This is the second in a three-part series looking at how digital health is transforming healthcare.
Previously, I talked about how the digital healthcare revolution has arrived and its potential applications, including telehealth. Another way this digital transformation is changing healthcare is how it affects behavioral modification and adaptation.
Over the past few years, I have noticed a significant culture change in my patients. They are more knowledgeable about their health in general, more informed about management options and more likely to want to work toward an improved level of health. They also tend to be more open about sharing their health profiles and results with family members and friends and more inclined to gradually change their behavior if they can get real-time feedback illustrating the impact of their efforts. Digital health technology provides this feedback and can be as simple as providing daily step counts or charting caloric intake vs calories burned, or more complex by combining live physiologic monitoring with complete past medical histories to create a real time health dashboard.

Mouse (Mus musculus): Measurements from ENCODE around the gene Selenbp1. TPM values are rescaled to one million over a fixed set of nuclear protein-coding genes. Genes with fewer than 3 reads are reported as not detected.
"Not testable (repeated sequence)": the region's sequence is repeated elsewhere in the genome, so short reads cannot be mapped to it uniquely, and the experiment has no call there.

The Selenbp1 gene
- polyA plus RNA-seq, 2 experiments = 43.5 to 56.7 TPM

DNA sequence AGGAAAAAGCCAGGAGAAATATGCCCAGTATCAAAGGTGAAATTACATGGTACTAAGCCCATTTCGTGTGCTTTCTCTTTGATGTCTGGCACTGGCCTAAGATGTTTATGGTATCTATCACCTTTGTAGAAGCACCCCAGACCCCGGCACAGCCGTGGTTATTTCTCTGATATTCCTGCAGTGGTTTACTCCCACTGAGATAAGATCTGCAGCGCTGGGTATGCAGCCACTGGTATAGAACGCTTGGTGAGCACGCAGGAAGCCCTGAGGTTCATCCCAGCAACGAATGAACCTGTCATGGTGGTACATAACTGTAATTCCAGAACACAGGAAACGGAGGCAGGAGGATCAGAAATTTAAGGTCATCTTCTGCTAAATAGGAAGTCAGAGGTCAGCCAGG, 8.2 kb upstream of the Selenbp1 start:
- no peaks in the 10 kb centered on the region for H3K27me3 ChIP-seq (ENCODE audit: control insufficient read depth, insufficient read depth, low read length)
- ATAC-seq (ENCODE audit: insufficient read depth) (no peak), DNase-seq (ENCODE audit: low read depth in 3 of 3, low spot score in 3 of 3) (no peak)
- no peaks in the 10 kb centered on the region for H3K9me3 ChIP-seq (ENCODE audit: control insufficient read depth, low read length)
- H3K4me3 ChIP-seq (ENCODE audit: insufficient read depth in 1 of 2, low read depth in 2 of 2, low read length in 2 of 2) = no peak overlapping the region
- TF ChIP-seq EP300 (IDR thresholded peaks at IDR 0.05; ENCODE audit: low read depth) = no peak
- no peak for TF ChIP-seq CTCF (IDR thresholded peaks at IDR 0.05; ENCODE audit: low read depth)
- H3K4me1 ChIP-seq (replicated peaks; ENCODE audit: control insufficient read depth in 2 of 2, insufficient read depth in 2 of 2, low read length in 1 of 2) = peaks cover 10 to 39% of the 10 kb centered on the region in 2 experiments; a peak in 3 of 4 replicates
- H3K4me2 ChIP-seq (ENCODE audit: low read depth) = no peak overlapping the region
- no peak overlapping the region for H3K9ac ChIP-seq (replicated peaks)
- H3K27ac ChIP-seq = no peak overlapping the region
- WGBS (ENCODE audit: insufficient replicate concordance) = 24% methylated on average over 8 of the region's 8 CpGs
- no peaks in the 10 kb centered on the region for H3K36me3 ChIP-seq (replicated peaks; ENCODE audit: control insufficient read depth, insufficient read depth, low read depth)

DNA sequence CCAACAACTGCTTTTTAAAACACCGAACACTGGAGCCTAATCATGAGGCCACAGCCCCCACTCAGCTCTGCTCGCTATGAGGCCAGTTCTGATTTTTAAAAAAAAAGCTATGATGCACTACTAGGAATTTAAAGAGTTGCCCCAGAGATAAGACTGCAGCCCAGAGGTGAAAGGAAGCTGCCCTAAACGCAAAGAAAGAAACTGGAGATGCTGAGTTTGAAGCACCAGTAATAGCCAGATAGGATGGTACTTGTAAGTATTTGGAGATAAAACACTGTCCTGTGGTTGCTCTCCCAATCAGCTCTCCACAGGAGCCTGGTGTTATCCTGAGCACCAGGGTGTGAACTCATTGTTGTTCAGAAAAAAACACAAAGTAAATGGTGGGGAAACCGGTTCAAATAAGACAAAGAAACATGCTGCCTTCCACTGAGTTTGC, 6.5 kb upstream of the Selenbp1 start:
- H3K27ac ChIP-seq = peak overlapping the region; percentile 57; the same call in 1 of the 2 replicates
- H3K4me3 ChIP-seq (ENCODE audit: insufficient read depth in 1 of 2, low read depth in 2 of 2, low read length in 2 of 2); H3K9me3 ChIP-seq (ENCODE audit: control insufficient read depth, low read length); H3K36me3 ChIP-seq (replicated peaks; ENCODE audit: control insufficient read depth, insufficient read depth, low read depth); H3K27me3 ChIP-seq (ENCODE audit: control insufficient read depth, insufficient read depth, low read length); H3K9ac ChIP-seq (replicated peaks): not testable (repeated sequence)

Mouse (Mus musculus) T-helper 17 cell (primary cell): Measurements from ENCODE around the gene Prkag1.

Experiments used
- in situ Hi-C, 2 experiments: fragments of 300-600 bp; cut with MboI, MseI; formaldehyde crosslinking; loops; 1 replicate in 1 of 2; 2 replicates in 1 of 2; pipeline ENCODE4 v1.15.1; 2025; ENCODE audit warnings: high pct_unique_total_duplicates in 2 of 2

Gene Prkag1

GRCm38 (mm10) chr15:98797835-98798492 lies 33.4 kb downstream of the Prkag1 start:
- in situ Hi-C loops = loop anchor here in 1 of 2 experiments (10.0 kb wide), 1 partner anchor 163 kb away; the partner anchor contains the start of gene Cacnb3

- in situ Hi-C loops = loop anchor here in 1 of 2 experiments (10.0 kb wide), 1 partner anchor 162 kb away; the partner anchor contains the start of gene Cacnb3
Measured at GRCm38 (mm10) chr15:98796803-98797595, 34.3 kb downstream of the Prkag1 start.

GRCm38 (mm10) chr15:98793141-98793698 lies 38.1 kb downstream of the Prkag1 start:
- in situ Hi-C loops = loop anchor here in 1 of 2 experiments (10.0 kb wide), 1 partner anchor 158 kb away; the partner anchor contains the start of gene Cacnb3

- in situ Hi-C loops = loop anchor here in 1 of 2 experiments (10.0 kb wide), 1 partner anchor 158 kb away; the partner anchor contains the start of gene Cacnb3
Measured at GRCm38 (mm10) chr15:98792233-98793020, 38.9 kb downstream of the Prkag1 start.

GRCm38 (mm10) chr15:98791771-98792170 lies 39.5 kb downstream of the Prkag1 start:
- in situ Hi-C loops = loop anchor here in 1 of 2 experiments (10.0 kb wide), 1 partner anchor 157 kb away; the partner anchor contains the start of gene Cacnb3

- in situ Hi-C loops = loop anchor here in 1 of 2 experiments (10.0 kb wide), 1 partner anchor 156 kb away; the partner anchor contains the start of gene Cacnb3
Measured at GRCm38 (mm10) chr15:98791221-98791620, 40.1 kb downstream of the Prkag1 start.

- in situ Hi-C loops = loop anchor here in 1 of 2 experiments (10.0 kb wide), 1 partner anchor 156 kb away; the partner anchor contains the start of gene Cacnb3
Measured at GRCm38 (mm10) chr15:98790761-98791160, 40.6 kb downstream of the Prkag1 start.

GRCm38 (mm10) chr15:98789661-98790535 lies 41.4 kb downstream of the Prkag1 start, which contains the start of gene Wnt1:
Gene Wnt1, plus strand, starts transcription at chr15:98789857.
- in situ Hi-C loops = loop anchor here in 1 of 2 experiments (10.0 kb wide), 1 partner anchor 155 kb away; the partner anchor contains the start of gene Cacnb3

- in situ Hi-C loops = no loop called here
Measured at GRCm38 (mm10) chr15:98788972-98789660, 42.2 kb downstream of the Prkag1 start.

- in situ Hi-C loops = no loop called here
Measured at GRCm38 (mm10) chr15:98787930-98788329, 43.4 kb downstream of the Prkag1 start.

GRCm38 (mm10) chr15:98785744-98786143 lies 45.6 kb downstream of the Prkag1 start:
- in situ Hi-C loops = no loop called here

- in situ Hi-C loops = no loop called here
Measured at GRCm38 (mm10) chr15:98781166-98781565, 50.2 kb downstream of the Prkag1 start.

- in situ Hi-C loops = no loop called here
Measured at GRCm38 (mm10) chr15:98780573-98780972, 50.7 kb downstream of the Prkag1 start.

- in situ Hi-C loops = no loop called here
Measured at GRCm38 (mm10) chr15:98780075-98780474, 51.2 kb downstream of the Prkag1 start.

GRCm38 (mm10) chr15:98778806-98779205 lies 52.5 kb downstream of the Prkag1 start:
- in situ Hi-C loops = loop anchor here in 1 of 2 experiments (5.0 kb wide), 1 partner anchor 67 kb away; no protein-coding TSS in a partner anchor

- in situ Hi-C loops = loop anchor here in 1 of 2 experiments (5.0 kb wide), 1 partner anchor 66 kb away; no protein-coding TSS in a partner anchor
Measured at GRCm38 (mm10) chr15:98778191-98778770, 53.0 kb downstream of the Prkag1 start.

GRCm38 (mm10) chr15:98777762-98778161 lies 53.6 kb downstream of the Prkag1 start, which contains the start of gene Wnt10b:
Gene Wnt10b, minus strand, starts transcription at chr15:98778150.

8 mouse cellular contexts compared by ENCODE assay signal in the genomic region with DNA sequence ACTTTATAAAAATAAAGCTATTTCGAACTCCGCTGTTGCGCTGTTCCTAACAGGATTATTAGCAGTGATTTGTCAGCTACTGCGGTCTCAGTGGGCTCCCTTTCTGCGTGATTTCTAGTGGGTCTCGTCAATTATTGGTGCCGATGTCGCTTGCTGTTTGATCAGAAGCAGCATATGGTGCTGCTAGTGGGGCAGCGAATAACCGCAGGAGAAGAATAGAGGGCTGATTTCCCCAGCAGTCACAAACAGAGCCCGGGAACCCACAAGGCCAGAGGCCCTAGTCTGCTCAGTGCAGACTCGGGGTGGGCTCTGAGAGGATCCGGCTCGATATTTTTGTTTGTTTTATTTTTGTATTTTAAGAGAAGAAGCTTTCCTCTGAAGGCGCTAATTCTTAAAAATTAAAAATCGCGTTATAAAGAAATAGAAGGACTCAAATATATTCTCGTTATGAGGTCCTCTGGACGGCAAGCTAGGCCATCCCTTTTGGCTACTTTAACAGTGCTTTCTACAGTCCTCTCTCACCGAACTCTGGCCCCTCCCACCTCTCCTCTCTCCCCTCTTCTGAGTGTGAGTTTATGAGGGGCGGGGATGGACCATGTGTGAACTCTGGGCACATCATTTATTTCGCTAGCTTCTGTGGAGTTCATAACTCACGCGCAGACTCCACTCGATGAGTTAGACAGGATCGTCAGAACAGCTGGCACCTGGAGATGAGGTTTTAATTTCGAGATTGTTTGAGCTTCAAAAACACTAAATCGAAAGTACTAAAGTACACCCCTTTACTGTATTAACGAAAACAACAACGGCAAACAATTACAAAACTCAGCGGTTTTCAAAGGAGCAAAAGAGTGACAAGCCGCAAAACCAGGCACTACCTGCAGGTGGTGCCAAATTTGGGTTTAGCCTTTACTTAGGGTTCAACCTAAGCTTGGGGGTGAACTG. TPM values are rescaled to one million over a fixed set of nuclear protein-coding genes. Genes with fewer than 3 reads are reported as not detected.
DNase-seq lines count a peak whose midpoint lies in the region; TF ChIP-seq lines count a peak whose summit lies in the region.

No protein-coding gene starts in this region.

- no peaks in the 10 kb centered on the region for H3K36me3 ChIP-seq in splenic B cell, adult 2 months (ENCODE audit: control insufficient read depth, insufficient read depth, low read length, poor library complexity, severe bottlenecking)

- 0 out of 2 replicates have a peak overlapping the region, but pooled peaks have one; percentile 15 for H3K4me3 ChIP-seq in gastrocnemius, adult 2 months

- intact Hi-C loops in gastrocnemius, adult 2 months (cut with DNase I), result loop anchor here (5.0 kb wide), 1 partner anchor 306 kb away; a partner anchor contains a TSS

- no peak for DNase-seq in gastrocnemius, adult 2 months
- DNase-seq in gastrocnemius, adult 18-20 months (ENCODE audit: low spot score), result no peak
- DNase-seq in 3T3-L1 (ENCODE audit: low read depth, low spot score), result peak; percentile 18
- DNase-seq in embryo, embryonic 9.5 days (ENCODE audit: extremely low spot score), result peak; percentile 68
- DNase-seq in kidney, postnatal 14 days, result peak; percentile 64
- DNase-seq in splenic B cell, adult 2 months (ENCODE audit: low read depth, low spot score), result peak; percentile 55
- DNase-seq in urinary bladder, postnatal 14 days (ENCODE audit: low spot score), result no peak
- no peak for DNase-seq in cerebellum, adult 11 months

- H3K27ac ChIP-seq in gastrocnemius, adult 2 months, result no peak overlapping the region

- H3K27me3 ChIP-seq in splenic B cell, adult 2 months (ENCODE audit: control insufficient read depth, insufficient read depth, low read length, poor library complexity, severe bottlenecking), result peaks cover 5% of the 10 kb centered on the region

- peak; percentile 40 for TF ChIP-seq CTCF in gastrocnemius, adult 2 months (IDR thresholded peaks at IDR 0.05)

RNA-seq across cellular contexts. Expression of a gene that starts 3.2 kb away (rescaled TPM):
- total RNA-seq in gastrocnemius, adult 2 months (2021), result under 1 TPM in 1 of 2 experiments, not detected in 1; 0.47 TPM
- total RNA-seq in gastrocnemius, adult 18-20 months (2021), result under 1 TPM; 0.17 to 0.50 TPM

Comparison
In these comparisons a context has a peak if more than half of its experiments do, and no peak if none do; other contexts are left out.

True success, however, can be achieved when patient behaviors are modified using customized health programs based on individual profiles. Digital health applications are rapidly evolving as a method for affecting behavior through customized, real time interventions that can be adapted for each individual based on prior outcomes, previous responses to intervention, current physiologic and psychologic parameters, environmental and social context, as well as a range of other variables that influence the state of an individual’s health. These tools allow us to change our focus from differences between individuals to differences within a single person over time.
As more and more data sources become available and integrated into the feedback loop in a manner that provides value, we will see a continued increase in people intimately engaged and driving their own healthcare.
This post was original published on Mobile Health Matters and is reprinted here with permission.